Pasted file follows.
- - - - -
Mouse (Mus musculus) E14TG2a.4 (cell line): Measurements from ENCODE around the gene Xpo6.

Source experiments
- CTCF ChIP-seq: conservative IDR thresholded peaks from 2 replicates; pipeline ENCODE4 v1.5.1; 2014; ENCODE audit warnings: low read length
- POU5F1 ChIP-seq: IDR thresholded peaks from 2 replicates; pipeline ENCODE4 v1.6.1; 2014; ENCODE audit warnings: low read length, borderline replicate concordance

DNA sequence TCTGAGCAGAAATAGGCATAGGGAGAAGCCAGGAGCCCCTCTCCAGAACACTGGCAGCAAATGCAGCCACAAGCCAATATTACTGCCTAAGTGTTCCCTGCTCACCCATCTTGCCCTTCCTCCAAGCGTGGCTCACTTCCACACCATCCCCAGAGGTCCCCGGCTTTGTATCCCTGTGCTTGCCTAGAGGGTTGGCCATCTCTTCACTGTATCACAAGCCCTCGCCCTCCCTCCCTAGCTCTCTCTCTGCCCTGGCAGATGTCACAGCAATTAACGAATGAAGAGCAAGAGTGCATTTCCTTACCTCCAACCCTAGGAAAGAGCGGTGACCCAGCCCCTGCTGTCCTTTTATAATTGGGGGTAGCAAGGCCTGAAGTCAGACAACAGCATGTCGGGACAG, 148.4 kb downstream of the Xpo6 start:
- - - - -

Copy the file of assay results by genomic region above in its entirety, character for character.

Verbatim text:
Mouse (Mus musculus) E14TG2a.4 (cell line): Measurements from ENCODE around the gene Xpo6.

Source experiments
- CTCF ChIP-seq: conservative IDR thresholded peaks from 2 replicates; pipeline ENCODE4 v1.5.1; 2014; ENCODE audit warnings: low read length
- POU5F1 ChIP-seq: IDR thresholded peaks from 2 replicates; pipeline ENCODE4 v1.6.1; 2014; ENCODE audit warnings: low read length, borderline replicate concordance

DNA sequence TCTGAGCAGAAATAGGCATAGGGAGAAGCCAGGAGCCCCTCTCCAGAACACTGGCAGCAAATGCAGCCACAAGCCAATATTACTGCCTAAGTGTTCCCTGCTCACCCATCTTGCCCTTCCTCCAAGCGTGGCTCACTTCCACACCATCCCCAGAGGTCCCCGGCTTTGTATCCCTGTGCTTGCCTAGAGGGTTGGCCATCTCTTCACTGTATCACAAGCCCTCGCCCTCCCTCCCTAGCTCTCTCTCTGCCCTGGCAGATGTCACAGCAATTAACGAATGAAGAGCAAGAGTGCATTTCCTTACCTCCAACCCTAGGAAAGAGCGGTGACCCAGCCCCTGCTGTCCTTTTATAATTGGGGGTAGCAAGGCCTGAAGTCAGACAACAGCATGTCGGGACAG, 148.4 kb downstream of the Xpo6 start: